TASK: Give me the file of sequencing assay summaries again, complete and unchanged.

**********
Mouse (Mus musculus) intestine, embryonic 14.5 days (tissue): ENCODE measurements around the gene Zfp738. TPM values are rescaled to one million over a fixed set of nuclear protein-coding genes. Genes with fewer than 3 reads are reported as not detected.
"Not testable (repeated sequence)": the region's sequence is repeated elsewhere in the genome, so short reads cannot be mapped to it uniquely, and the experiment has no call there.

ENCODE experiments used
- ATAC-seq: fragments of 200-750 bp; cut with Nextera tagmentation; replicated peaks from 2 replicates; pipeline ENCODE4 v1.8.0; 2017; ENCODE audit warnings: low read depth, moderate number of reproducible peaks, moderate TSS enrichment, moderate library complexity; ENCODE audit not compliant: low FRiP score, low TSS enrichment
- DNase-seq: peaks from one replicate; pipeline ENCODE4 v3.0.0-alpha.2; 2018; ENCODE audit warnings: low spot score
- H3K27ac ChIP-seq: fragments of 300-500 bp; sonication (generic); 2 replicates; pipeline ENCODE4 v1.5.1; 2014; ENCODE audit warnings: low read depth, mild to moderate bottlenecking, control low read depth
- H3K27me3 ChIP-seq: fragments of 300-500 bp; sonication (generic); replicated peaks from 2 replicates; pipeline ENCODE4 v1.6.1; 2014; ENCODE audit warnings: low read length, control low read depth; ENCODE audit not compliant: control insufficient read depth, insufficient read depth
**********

Mouse (Mus musculus) intestine, embryonic 14.5 days (tissue): ENCODE measurements around the gene Zfp738. TPM values are rescaled to one million over a fixed set of nuclear protein-coding genes. Genes with fewer than 3 reads are reported as not detected.
"Not testable (repeated sequence)": the region's sequence is repeated elsewhere in the genome, so short reads cannot be mapped to it uniquely, and the experiment has no call there.

ENCODE experiments used
- ATAC-seq: fragments of 200-750 bp; cut with Nextera tagmentation; replicated peaks from 2 replicates; pipeline ENCODE4 v1.8.0; 2017; ENCODE audit warnings: low read depth, moderate number of reproducible peaks, moderate TSS enrichment, moderate library complexity; ENCODE audit not compliant: low FRiP score, low TSS enrichment
- DNase-seq: peaks from one replicate; pipeline ENCODE4 v3.0.0-alpha.2; 2018; ENCODE audit warnings: low spot score
- H3K27ac ChIP-seq: fragments of 300-500 bp; sonication (generic); 2 replicates; pipeline ENCODE4 v1.5.1; 2014; ENCODE audit warnings: low read depth, mild to moderate bottlenecking, control low read depth
- H3K27me3 ChIP-seq: fragments of 300-500 bp; sonication (generic); replicated peaks from 2 replicates; pipeline ENCODE4 v1.6.1; 2014; ENCODE audit warnings: low read length, control low read depth; ENCODE audit not compliant: control insufficient read depth, insufficient read depth